The origin of anterior crossbites could be either dental or skeletal. The etiology of anterior dental crossbites is due to the abnormal axial inclination of the maxillary anterior teeth.
Anterior skeletal crossbites are associated with a skeletal problem, such as mandibular prognathism and midface deficiency.1
The incidence of anterior dental cross bite is 4-5% and is usually as a result of ectopic eruption or palatal malposition of the maxillary incisors2 resulting from a lingual eruption path. Other etiological factors include trauma to the primary maxillary incisors resulting in lingual displacement of the permanent tooth buds; presence of supernumerary anterior teeth; crowding in the incisor region, an over-retained, necrotic or pulpless deciduous tooth or root; delayed exfoliation of the primary incisors; and odontomas.3, 2, 4, 5
A 13-year-old boy was referred to the orthodontic clinic with the chief complaint of irregularly placed upper front teeth and an unaesthetic appearance of the maxillary central incisors that were behind the lower anterior teeth. No relevant medical and dental history, and the patient did not have a family history of Class-III malocclusion.
Pre-treatment extra-oral on smiling (Figure 1) shows unilateral crossbite of 21 with respect to 31, constricted maxillary arch. On intra-oral examination (Figure 2) the permanent maxillary left central incisors were in crossbite, and constricted maxillary arch. The patient was in early-mixed dentition and had a Class-I molar relationship on both sides, with a 2 mm overjet and 80% overbite. The maxillary dental midline was coincident with the facial midline; however, the mandibular dental midline deviated approximately 4 mm to the left. A panoramic radiograph showed early mixed dentition(Figure 3) and lateral cephalometric radiographic view showed no evidence of basal problem between mandibular and maxillary arches (Figure 4).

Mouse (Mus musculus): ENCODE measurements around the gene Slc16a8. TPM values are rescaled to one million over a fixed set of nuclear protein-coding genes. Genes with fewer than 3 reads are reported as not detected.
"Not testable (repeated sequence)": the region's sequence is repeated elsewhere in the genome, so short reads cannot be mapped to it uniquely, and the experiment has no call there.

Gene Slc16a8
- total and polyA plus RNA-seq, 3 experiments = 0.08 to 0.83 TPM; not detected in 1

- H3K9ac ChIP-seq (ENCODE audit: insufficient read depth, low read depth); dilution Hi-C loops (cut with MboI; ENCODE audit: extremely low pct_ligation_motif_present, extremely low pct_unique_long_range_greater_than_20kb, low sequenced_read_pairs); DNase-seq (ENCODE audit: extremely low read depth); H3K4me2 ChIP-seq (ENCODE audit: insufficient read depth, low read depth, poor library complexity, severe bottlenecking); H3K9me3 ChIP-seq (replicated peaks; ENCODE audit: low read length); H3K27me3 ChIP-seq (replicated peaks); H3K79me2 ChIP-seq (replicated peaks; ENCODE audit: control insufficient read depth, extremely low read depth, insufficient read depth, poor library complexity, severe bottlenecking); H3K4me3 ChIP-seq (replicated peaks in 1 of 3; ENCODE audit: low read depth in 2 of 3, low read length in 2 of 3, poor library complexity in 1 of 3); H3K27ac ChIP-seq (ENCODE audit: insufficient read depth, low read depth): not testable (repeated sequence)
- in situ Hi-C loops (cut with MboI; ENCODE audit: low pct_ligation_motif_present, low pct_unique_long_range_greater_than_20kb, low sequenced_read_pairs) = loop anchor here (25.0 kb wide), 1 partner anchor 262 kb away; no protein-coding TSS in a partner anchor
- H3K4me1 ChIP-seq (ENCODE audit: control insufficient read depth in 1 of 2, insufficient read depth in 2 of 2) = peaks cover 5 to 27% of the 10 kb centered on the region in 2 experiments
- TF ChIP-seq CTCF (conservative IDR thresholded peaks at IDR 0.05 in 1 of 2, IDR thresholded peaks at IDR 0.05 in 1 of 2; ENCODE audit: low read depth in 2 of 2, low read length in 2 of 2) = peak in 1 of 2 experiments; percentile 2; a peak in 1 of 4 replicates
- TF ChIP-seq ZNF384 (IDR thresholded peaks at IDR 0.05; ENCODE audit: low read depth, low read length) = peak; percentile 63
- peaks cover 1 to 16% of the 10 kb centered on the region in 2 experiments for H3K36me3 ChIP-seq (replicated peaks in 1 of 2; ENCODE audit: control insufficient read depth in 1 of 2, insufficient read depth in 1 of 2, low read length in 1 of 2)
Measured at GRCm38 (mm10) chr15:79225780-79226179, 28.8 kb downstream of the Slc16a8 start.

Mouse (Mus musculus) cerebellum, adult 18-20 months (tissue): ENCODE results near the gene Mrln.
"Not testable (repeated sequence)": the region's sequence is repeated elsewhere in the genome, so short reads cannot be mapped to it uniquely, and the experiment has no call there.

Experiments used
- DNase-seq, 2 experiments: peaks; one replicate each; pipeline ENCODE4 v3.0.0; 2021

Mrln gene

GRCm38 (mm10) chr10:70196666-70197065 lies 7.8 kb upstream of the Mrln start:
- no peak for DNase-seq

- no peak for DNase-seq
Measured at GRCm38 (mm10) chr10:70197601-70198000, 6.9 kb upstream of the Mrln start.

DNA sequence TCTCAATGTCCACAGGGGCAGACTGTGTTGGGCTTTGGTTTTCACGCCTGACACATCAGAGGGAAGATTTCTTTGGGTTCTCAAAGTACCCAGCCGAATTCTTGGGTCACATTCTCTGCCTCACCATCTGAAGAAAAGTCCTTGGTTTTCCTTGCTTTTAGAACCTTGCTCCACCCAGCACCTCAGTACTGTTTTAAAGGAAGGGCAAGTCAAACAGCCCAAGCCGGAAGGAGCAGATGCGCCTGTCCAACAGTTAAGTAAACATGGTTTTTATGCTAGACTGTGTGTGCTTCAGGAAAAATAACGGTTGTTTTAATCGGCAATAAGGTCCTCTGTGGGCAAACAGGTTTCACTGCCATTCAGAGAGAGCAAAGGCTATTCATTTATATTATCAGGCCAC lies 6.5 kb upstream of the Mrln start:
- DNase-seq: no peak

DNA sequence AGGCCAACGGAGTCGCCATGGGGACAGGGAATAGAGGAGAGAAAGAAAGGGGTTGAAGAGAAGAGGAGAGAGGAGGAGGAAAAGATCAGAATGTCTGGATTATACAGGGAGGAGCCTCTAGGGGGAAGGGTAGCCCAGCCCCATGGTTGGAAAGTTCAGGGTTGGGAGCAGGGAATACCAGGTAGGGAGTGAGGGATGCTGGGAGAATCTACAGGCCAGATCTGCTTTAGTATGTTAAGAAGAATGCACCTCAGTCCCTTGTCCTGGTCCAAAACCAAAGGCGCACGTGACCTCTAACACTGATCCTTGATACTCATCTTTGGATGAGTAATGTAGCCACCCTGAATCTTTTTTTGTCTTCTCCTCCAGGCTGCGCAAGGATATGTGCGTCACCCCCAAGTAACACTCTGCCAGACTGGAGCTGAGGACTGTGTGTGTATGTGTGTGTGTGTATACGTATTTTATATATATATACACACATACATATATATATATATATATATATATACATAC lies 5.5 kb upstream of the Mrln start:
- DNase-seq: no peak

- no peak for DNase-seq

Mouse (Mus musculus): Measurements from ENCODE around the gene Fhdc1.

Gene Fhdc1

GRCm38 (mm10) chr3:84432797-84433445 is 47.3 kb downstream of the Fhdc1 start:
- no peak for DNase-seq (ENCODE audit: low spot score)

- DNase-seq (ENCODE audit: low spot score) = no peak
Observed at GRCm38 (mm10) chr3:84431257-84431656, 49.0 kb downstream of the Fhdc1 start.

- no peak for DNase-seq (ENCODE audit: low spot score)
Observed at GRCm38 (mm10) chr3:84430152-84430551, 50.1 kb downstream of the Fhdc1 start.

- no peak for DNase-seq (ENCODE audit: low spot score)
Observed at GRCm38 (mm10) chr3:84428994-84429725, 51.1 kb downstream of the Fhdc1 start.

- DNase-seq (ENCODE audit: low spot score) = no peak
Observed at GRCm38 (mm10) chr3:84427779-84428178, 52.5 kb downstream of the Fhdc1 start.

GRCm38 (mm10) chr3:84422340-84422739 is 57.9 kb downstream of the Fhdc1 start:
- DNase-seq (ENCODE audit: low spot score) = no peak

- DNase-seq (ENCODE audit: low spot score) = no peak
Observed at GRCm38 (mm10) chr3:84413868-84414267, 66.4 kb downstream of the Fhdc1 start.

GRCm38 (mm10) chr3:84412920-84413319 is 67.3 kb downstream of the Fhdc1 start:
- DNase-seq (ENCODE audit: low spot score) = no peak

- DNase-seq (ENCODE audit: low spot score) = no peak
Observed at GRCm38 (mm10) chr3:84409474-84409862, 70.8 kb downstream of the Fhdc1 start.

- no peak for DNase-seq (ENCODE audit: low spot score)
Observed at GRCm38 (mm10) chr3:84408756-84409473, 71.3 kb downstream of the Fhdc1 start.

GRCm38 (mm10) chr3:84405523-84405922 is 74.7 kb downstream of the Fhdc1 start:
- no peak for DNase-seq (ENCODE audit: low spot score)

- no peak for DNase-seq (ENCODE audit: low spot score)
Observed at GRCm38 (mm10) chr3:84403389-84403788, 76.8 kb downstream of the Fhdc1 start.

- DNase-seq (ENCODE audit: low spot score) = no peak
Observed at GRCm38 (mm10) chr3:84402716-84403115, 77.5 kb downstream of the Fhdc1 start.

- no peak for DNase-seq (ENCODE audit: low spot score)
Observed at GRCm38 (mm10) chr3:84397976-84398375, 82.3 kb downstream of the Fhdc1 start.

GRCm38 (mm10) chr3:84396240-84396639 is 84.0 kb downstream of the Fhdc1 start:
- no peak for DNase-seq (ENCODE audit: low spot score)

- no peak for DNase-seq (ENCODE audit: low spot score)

The treatment objectives includes correction of the anterior crossbite, to achieve normal overbite and overjet, alignment of anterior teeth and correction of unilateral crossbite and to improve the patient's facial and dental esthetics. For alignment and correction of the crossbite, a removable acrylic appliance with expansion screw with a posterior bite-opening platform was used.
A screw incorporated in the appliance platform was activated 0.25 mm every 4 days for 16 weeks.(Figure 5) After 2 months, the maxillary and mandibular incisors
displayed an edge-to-edge bite relationship, and the crossbite was corrected in next 2 months (Figure 6) The posterior bite-opening platform was then removed, and screw activation continued every 7 days for another 2 months in order to establish a normal overjet. After 8 months of active treatment, the crossbite of all maxillary incisors and unilateral crossbite was corrected.(Figure 7)
Various techniques used to correct anterior dental crossbite are tongue blades, composite inclined planes, reversed stainless steel crowns, removable acrylic appliances with lingual springs and fixed appliances.3, 2, 4, 5, 6, 7, 8 Factors that are taken into consideration along with the age of the child, are the number of teeth requiring repositioning, overbite, the total number of teeth involved and how parents or child was motivated.7, 8, 9
An anterior crossbite affecting two or more teeth or presenting with a reverse overjet in the absence of a functional displacement, may signify an underlying skeletal discrepancy. An anterior crossbite affecting two or more teeth or presenting with a reverse overjet in the absence of a functional displacement, may signify an underlying skeletal discrepancy. An anterior crossbite affecting two or more teeth or presenting with a reverse overjet in the absence of a functional displacement, may signify an underlying skeletal discrepancy.
The timing of orthodontic interventions is important in success of treatment i.e. when to plan the early treatment or indeed to stop skeletal discrepancies altogether three spatial planes. Correct intervention timing will certainly reduce the severity of malocclusion.